Handling linguistic diversity in reception classes for refugee and migrant youth – policy and practice

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Abstract

This paper focuses on teachers and students’ strategies for handling linguistic diversity in so-called reception classes targeted at newly arrived refugee children and youth. The paper draws on a multi-sited linguistic ethnography investigating language practices in and around reception classes in three different primary and lower secondary schools in a large city in Denmark. The empirical material includes fieldnotes, photos, audio and video recordings and interviews based on language portraits.
The empirical point of departure of this paper is one year of linguistic ethnographic fieldwork conducted in two reception classes targeted at 16-20 year old youth, many of them refugees from Syria, Ethiopia and Afghanistan. The young people come to the reception classes with complex linguistic repertoires influenced by their life trajectories, current life situation and personal preferences and interests, and the analytical focus of the paper is on exploring how this this linguistic diversity is handled in the reception classroom.
While teachers and students collaboratively prescribe a strict ‘Danish only’ language policy in the reception classroom, both teachers and students simultaneously engage in much more flexible language practices in everyday classroom life. The analysis thus points to the interaction between the two conflicting contentions which are addressed in this colloquium. On the one hand, teachers and students on a language policy level orient towards an ideology privileging the standard language (‘minority students need more rather than less standard language competence as a precondition to their social mobility and integration’). But at the same time, both teachers and students in practice allow for, support and enact a high degree of linguistic flexibility and thus simultaneously orient towards an ideology encouraging flexible language use (‘minority students are disadvantaged by the school curriculum’s standard language and would do better if the curriculum allowed linguistic and cultural flexibility’).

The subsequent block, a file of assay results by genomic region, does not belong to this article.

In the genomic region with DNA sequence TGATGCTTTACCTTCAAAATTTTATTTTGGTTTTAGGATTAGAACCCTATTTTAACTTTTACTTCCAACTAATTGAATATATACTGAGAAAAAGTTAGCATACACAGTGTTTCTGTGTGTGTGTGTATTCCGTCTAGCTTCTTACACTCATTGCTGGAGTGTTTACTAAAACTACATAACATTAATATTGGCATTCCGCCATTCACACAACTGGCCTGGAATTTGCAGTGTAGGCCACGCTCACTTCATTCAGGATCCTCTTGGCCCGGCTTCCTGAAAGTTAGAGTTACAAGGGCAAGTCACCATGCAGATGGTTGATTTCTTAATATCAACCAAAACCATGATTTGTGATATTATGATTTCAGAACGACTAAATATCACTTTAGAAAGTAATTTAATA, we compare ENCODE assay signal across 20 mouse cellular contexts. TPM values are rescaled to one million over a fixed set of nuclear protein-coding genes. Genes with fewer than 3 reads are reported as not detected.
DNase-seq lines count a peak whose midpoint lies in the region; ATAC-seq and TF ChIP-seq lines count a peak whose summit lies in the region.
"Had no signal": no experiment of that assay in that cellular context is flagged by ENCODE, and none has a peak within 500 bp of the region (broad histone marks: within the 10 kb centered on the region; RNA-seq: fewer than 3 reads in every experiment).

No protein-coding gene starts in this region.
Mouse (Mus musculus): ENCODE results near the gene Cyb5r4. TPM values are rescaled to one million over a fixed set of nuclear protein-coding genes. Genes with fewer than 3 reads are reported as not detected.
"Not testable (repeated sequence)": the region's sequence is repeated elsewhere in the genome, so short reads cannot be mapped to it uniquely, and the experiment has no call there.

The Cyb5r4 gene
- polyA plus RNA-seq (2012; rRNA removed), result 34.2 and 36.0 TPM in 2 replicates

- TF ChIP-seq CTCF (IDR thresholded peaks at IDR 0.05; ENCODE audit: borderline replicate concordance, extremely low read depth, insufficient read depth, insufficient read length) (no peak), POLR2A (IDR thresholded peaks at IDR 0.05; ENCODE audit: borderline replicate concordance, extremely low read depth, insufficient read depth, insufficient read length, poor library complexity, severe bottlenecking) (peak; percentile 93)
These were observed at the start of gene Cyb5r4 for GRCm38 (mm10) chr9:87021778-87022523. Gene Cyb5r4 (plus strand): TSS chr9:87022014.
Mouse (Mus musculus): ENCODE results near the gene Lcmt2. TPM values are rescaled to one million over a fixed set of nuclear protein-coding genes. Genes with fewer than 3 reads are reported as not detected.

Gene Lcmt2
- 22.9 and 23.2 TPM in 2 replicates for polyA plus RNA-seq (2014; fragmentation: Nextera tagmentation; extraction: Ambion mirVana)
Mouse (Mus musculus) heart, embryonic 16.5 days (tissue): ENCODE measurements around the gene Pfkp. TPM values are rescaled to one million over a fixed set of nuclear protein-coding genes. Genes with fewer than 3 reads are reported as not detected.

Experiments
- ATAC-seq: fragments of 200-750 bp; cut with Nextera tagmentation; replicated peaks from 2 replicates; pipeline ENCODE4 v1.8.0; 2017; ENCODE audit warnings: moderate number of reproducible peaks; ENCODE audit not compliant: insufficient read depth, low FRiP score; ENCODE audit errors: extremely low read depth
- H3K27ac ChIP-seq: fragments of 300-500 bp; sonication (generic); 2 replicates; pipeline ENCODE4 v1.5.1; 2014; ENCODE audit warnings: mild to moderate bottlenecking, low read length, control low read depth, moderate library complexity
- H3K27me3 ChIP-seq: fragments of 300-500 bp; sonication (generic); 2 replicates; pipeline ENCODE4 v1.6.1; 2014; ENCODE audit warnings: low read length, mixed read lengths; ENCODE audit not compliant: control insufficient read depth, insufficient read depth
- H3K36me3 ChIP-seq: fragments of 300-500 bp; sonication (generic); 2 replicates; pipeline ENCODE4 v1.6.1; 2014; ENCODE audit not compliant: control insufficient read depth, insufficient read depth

OriginalsprogEngelsk
Publikationsdato21 sep. 2018
StatusUdgivet - 21 sep. 2018
BegivenhedEELC 2018: Explorations in Ethnography, Language and Communication - University of Edinburgh, Edinburgh, Storbritannien
Varighed: 20 sep. 201821 sep. 2018

Konference

KonferenceEELC 2018
LokationUniversity of Edinburgh
LandStorbritannien
ByEdinburgh
Periode20/09/1821/09/18

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